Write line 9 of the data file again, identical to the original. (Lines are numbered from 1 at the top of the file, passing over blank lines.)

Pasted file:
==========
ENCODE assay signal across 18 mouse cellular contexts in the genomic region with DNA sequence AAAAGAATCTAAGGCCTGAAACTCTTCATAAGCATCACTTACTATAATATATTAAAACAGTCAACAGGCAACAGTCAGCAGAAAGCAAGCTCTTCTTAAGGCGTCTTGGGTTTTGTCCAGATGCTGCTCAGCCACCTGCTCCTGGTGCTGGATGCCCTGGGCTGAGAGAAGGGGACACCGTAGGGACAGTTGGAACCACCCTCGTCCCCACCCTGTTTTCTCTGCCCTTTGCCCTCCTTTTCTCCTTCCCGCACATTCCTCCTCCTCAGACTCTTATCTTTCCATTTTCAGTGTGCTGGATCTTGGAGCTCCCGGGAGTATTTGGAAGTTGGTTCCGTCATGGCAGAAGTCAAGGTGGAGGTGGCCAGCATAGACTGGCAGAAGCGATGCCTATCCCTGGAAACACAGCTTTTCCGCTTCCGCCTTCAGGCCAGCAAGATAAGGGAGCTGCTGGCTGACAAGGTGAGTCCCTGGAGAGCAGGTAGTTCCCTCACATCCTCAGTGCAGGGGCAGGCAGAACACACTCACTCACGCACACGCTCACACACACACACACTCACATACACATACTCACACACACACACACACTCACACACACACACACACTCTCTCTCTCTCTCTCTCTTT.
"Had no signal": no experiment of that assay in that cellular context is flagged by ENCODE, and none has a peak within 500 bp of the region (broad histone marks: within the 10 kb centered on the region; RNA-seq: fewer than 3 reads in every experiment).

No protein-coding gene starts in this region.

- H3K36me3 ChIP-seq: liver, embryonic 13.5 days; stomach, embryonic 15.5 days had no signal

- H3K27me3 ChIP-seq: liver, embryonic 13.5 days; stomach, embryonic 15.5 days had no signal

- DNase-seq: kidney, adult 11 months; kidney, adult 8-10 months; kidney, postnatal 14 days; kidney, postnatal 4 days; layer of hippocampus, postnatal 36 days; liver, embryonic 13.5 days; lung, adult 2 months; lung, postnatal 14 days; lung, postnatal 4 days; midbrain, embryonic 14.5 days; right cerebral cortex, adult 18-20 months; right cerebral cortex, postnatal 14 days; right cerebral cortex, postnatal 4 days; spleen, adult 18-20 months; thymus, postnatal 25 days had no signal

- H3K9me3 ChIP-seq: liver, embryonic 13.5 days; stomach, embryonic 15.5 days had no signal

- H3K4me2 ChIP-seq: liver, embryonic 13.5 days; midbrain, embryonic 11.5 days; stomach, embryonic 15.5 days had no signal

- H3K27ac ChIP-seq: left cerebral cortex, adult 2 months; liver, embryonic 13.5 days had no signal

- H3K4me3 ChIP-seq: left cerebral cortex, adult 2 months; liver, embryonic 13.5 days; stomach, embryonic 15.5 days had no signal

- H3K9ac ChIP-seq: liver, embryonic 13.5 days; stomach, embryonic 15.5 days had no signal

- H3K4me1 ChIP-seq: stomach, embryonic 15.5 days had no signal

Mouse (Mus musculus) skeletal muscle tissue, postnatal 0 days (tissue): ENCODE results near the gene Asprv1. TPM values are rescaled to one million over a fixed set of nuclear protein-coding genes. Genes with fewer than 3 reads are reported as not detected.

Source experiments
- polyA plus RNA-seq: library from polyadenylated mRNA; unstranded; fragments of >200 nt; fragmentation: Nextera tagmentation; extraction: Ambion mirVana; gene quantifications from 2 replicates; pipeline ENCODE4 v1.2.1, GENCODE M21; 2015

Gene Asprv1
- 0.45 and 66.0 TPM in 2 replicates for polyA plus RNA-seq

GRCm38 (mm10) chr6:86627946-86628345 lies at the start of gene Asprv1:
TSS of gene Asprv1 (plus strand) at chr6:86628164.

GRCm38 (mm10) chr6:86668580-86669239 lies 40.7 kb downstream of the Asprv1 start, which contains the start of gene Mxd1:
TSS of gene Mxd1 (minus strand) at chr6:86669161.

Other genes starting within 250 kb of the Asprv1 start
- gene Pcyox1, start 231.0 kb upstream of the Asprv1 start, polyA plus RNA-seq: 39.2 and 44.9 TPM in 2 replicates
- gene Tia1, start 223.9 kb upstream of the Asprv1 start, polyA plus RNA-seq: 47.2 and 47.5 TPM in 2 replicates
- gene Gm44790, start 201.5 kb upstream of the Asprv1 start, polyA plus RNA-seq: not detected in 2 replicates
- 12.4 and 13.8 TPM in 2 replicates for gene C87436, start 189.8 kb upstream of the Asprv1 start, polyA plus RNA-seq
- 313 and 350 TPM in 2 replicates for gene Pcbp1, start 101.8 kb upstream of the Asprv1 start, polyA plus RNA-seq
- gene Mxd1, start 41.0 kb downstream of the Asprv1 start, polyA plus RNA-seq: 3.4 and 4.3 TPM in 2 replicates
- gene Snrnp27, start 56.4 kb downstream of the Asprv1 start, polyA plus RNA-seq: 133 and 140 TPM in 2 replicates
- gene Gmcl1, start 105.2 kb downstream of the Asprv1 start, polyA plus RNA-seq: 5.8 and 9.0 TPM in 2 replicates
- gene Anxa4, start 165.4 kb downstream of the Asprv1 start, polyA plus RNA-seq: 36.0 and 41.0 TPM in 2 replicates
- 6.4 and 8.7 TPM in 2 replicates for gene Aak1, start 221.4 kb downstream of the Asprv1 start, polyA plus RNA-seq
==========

- H3K27ac ChIP-seq: left cerebral cortex, adult 2 months; liver, embryonic 13.5 days had no signal